26 November 2011
Technology for monitoring forest cover developed by the National Institute for Space Research (INPE) and used to detect deforestation is being transferred to other countries. The pressure on countries to increase control and monitoring over their tropical forest areas grows as climate negotiations advance. INPE developed a monitoring system for tracking deforestation and the technique has proven effective domestically and found to be applicable in other countries.
The Brazilian Government, in partnership with the United Nations Food and Agriculture Organization, the Amazon Cooperation Treaty Organization and the Japan International Cooperation Agency, has established training program in countries such as Mexico, Gabon, Guyana, Congo, Papua New Guinea and Vietnam, many of which intend to utilize this monitoring system. Six international groups from Venezuela, Bolivia, Colombia, Peru and Ecuador are currently receiving training in Belém, Pará state, in the Amazon region in Brazil. African countries also are also interested in the system. The Congo, which has the world’s second largest rainforest, Mozambique and Angola have sent personnel to be trained in Brazil.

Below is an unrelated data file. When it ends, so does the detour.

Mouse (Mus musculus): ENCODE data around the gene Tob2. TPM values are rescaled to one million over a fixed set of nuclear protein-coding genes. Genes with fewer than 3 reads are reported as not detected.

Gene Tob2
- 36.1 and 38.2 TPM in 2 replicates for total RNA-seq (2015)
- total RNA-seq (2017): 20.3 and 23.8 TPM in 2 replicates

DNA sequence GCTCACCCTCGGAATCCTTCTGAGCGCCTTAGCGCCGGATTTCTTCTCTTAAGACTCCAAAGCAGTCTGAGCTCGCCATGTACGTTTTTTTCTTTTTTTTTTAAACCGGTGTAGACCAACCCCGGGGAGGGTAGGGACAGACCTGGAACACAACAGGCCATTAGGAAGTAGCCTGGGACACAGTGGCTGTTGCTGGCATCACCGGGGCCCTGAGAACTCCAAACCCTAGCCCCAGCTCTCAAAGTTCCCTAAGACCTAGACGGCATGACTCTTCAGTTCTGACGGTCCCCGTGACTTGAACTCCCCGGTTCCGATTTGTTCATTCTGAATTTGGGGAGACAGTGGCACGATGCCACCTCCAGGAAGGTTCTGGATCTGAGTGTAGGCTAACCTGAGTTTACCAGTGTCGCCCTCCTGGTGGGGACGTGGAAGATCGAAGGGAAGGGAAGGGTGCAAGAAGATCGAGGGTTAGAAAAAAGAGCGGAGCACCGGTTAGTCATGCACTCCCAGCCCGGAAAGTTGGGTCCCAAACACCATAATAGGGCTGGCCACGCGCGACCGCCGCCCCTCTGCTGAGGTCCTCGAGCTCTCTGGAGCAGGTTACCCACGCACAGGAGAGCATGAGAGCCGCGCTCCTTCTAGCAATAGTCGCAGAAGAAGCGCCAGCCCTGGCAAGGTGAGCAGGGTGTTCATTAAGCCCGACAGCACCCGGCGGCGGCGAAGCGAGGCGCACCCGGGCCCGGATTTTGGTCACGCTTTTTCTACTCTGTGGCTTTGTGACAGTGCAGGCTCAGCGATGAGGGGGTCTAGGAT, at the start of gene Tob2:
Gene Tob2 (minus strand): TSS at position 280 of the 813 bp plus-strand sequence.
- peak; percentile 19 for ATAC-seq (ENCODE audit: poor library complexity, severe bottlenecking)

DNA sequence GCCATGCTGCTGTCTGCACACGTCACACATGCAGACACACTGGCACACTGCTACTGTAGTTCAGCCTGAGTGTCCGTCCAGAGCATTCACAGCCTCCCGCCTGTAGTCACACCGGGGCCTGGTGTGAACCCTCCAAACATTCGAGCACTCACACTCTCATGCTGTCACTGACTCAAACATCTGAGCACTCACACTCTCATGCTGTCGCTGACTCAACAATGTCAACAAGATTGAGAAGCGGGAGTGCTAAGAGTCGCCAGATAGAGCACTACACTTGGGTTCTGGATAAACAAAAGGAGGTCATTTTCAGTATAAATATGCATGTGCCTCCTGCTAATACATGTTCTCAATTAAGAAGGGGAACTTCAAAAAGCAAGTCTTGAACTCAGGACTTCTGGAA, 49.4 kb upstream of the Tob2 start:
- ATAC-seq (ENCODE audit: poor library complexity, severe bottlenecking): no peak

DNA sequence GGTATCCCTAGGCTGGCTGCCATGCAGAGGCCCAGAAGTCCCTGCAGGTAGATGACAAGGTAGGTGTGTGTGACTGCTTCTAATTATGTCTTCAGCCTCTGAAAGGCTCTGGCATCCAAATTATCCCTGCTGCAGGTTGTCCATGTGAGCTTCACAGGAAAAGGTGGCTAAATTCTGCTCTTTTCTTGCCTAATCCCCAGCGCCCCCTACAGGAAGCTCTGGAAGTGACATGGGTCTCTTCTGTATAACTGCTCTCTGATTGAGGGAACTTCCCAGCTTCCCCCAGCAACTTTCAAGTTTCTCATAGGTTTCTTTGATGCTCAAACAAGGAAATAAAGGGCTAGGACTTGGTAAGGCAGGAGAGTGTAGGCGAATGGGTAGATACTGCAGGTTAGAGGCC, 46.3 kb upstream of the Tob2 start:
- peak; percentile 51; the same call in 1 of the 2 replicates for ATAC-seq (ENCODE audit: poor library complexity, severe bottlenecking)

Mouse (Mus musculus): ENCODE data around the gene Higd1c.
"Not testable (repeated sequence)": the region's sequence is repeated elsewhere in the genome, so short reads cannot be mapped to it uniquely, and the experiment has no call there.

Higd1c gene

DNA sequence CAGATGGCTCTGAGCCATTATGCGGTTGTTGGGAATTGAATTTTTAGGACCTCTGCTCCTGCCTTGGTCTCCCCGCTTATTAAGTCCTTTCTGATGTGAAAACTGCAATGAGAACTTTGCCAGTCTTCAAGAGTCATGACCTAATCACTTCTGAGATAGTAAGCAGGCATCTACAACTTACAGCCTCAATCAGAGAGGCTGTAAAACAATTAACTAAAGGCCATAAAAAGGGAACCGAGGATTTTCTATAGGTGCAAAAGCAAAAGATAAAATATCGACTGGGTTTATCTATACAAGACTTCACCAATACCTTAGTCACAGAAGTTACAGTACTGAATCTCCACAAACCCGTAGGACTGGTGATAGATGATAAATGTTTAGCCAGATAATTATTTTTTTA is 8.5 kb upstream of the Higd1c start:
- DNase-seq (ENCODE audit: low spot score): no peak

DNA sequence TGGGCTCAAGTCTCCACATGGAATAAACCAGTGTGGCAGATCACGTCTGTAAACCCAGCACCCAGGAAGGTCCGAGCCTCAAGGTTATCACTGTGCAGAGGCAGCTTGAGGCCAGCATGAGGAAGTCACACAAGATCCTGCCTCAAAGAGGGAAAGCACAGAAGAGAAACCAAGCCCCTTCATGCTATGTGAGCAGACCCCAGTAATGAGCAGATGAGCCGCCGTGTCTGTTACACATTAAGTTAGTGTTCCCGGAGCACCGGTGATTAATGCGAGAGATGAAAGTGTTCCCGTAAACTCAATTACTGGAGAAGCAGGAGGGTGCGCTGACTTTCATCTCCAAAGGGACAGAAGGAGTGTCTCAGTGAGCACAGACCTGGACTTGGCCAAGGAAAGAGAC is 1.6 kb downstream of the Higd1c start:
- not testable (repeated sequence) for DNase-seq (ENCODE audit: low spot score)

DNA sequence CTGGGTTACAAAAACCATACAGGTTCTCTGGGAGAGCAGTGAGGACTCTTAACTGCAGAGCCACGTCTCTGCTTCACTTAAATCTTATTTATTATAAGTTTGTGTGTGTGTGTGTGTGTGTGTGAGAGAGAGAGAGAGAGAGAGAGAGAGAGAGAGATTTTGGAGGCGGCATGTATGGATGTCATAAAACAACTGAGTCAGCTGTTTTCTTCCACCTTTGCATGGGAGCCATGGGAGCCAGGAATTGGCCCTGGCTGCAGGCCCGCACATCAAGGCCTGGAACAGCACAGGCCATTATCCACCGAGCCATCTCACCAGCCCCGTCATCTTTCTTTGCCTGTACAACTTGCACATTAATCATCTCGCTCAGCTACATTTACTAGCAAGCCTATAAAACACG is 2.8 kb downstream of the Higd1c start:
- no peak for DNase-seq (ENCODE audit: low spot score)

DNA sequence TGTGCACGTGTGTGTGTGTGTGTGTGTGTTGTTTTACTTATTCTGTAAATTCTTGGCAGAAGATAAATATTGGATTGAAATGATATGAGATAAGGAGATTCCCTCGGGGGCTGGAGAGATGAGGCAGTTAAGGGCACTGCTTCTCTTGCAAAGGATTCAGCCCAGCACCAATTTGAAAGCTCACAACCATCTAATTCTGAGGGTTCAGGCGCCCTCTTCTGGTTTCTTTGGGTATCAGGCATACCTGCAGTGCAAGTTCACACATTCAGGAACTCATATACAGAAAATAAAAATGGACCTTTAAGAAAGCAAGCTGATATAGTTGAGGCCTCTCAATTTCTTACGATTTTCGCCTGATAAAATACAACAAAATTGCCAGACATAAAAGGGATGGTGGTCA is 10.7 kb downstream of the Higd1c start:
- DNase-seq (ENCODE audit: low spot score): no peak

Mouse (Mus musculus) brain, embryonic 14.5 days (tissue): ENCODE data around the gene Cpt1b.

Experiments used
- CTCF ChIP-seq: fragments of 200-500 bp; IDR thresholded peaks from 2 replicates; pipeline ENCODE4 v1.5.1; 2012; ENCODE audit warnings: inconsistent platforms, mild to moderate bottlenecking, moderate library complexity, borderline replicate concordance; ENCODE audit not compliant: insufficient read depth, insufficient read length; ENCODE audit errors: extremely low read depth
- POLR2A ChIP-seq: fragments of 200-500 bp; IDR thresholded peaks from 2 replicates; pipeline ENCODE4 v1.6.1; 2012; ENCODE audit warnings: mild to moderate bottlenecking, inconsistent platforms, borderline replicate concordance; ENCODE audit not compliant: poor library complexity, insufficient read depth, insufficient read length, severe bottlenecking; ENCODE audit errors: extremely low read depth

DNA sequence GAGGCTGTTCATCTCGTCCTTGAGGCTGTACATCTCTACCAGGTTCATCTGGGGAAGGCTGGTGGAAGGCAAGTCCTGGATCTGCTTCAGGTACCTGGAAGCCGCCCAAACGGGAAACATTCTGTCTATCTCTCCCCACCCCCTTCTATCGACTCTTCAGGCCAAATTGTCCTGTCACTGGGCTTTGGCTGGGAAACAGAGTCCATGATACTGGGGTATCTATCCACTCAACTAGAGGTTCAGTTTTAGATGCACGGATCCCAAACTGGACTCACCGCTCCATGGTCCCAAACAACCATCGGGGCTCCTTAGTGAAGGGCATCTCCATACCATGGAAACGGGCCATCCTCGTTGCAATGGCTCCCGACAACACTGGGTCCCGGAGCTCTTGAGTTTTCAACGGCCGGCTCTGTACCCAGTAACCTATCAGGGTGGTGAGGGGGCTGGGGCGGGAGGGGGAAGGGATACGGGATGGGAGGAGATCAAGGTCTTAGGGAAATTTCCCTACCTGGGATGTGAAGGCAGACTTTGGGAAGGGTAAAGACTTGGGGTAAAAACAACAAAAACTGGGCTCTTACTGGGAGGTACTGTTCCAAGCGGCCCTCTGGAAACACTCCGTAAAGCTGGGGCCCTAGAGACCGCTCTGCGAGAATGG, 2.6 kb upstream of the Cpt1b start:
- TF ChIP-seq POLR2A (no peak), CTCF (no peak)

The satellite monitoring of the Amazon rainforest has gained momentum with the creation of software called “Terra Amazon”. The system collects images from the U.S. Landsat satellite and transforms them into maps defining various ecosystems and allows an evaluation of forest degradation at different stages.